The Rise of Early Onset Colon Cancer: More cases in young adults

A recent study published in The Journal of the National Cancer Institute shows that the incidence of colorectal cancer (CRC) in the U.S. is declining rapidly overall but curiously increasing among young adults.

“This study reveals that the demographics of colon cancer are changing,” says Benjamin Lebwohl, MD, MS, Director of Clinical Research of The Celiac Disease Center at Columbia. “We are seeing fewer new cases of colon cancer in individuals over age 50, due in large part to screening colonoscopy. But we are seeing more cases in people in their 20s and 30s than in previous decades.”

The risk of colon cancer in young adults is still much lower than for people over 50, Dr. Lebwohl notes, adding that general population screening is not recommended for the younger age bracket. “But there has been a detectable rise, and the reasons for this have not been identified.” The recent study suggests that rise in CRC in young adults has likely been fueled by steady increases in their excess body fat, but more research is needed to illuminate the cause.

“While these findings do not change current screening recommendations which are to begin screening at age 50 among average risk individuals,“ says Dr. Lebwohl, “they underscore the need to carefully assess any adult with symptoms such as persistent rectal bleeding, and to keep in mind that colon cancer can occur at any age.”

Columbia surgeons are known for treating colorectal cancer with minimally invasive options.

“For most of our patients, we use laparoscopic or robotic techniques, avoiding large incisions,” says Columbia colorectal surgeon, Steven A. Lee-Kong, MD. “We can preserve function even for those who need a permanent colostomy (an artificial opening created in the abdominal wall to bypass a damaged part of the colon). We are also experts in transanal surgery, an operation for patients with small early stage rectal cancer that hasn’t spread to the sphincter and that also preserves function. In addition, our GI surgeons can remove premalignant lesions with advanced colonoscopic techniques.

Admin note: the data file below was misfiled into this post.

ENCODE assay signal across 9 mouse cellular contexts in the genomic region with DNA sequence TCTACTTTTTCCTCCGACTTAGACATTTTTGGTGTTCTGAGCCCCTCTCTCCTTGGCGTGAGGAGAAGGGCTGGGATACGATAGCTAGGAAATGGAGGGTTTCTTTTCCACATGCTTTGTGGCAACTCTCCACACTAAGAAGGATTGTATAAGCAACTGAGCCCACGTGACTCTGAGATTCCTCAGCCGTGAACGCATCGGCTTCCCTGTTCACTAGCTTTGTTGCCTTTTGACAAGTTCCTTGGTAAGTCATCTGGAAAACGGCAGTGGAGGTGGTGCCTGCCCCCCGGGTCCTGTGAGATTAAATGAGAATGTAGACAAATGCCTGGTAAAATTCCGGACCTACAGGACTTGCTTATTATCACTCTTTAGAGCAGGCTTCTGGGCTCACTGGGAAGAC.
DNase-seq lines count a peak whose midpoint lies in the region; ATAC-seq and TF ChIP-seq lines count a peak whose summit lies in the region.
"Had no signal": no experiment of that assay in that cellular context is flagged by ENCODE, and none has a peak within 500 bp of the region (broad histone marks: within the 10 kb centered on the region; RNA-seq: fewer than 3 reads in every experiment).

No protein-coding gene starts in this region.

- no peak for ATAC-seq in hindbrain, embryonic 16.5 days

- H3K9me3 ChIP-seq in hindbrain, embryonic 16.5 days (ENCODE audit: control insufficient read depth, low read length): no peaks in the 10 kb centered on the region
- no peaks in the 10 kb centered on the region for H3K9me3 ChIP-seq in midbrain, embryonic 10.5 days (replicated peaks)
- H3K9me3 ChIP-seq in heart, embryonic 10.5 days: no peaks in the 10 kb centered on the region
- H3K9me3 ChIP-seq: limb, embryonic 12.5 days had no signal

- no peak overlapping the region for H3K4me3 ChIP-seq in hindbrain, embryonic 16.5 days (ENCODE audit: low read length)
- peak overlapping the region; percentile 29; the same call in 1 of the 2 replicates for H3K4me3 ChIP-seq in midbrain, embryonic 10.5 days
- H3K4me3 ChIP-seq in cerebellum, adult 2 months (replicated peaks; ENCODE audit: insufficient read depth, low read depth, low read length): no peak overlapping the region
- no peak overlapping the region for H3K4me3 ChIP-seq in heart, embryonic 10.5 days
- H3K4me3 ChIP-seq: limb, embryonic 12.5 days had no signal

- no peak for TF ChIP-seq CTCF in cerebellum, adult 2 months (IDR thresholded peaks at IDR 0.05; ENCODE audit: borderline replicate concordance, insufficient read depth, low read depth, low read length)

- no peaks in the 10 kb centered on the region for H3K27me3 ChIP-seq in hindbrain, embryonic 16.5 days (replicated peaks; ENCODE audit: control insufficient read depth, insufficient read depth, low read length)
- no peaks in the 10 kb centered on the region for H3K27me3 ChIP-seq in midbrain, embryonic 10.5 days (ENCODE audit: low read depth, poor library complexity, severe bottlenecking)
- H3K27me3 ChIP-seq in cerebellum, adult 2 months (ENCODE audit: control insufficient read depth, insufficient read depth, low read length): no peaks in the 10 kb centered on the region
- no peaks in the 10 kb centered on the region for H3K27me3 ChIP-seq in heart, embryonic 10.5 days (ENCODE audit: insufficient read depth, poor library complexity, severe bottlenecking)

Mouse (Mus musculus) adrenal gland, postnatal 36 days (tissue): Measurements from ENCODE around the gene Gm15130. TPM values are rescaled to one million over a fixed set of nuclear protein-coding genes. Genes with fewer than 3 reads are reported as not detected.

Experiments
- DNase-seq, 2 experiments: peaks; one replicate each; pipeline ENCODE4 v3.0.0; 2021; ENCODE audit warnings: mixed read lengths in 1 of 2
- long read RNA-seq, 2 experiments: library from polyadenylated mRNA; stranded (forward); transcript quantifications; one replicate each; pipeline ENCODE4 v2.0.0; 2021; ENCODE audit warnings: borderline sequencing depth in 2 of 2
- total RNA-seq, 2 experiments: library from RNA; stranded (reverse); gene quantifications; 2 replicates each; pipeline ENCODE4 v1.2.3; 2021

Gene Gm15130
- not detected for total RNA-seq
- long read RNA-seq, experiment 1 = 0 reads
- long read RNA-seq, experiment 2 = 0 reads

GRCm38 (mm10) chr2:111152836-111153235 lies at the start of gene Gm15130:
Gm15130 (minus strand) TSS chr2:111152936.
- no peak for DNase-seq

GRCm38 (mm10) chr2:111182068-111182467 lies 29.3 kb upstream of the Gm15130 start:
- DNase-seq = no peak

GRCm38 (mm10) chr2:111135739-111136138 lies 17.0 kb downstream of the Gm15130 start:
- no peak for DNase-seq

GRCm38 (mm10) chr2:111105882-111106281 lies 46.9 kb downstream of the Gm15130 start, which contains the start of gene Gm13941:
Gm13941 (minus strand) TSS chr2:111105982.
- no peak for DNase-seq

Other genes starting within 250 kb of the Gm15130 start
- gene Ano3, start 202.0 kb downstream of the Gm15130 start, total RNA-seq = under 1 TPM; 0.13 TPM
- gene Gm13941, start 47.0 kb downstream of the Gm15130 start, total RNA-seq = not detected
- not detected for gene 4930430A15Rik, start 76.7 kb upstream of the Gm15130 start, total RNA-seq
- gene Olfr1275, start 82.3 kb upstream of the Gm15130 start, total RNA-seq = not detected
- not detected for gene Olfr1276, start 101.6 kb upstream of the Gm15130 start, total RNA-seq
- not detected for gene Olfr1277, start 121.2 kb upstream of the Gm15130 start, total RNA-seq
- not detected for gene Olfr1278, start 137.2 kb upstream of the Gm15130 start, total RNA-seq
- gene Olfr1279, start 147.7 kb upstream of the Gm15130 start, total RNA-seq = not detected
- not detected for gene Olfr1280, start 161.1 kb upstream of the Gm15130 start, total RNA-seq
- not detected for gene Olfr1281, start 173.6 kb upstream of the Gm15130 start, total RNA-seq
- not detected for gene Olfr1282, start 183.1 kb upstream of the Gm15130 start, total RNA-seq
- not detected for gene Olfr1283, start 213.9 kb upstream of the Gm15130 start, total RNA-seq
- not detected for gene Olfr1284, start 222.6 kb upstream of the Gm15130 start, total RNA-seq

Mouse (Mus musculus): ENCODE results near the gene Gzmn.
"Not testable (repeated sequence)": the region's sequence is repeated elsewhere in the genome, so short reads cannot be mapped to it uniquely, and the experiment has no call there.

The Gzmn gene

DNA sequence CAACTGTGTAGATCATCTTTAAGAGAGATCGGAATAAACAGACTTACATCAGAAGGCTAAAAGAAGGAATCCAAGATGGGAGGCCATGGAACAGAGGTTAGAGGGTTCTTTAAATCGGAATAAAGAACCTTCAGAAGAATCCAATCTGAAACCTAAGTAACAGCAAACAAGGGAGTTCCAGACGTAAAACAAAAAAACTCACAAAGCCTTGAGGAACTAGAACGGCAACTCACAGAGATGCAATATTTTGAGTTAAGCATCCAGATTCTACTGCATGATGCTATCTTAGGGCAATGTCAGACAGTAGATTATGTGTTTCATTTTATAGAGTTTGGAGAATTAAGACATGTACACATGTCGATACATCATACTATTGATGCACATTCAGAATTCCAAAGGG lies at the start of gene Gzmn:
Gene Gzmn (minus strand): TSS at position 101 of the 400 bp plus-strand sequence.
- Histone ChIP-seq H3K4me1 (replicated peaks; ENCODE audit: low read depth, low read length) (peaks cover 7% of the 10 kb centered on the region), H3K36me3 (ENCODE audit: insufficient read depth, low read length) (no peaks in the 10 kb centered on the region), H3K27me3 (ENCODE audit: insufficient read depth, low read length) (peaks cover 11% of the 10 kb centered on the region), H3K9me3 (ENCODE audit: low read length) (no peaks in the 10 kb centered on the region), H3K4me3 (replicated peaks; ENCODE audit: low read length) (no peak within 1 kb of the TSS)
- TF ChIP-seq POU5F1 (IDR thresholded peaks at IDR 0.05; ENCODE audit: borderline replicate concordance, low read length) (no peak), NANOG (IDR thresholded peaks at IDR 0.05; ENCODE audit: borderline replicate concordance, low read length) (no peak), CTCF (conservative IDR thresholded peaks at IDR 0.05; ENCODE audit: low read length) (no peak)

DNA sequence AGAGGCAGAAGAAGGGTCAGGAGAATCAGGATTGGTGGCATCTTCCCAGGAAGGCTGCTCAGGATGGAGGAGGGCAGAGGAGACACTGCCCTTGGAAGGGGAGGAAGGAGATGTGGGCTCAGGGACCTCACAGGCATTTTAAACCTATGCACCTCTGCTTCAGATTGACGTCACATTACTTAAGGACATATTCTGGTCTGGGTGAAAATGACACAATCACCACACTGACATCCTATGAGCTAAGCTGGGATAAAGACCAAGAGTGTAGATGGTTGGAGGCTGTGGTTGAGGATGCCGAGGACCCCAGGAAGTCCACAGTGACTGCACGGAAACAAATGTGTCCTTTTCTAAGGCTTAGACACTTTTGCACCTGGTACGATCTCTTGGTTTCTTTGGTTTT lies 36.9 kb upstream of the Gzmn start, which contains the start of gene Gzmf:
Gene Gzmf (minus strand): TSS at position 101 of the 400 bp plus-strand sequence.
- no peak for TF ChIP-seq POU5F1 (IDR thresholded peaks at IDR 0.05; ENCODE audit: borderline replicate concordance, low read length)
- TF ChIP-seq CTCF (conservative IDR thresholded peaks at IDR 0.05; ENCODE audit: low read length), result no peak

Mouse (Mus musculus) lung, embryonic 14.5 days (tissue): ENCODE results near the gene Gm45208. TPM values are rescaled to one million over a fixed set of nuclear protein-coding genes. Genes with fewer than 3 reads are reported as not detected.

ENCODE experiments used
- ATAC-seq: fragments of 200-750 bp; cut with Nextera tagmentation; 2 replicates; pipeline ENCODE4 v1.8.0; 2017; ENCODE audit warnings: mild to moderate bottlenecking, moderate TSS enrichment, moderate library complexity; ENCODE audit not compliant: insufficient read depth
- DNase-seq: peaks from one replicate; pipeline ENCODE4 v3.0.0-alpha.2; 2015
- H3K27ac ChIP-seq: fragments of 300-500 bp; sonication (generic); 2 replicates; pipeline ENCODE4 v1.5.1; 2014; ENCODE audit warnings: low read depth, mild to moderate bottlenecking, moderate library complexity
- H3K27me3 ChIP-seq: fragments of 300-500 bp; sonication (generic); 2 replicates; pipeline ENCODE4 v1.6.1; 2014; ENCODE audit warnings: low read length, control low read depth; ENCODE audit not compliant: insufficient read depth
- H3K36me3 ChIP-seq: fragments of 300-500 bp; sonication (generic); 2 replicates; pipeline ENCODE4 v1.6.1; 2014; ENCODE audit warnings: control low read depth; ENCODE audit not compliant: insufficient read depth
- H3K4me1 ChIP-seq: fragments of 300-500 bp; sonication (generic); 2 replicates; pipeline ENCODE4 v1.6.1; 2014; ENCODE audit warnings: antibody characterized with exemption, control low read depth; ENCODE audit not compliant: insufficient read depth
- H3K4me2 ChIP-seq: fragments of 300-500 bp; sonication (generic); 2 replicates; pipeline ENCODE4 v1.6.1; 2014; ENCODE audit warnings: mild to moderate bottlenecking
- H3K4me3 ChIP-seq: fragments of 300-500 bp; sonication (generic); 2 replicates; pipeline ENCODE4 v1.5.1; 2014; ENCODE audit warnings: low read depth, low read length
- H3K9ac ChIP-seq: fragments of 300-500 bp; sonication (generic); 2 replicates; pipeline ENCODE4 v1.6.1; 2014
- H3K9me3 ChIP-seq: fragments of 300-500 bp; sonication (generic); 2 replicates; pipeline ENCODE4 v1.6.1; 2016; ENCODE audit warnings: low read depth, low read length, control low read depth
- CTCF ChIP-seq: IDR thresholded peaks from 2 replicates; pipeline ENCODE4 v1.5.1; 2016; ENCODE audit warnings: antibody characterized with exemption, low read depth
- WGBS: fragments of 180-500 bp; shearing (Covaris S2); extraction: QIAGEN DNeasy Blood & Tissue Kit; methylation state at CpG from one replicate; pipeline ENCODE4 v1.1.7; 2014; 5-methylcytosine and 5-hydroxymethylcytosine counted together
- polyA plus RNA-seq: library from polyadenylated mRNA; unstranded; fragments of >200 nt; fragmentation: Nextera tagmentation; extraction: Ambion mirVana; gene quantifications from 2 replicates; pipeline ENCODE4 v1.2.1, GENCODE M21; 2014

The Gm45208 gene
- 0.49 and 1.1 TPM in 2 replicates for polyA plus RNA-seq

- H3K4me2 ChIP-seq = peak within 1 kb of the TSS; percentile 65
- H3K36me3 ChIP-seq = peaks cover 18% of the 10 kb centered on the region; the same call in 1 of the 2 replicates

Steven Lee-Kong, MD has received advanced training in and oversees the performance of all robotic procedures in the division of colorectal surgery

Other diseases treated by the Columbia Colorectal surgical team include:

  • Crohn’s disease. Crohn’s affects 780,000 Americans, at any age and is prevalent among adolescents and young adults between the ages of 15 and 35. In Crohn’s, inflammation can appear anywhere in the digestive tract, from the mouth to the rectum. It generally affects all layers of the bowel walls.
  • Diverticulitis. Diverticulitis, an infected pouch in the colon, is diagnosed in roughly 200,000 people every year.
  • Ulcerative colitis. Affecting 900,000 Americans, this inflammatory disease affects only the inner lining of the large intestine (colon).
  • Inflammatory Bowel Disease (IBD). Affecting about 1.3 million Americans, IBD is a term applied to disorders that involve chronic inflammation of the digestive tract. The umbrella terms includes both ulcerative colitis and Crohn’s.
  • Familial Adenomatous Polyposis (FAP) is a genetic condition affecting 1 in 22,000 Americans by some estimates, and as many as to 1 in 7,000 by others. It is diagnosed when patients develop more than 100 adenomatous colon polyps—usually in their mid-teens. If FAP is not treated early, patients have a high risk of developing colorectal cancer later on, and an increased chance of contracting cancer in other organs.
Learn more about Columbia’s division of Colorectal Surgery at
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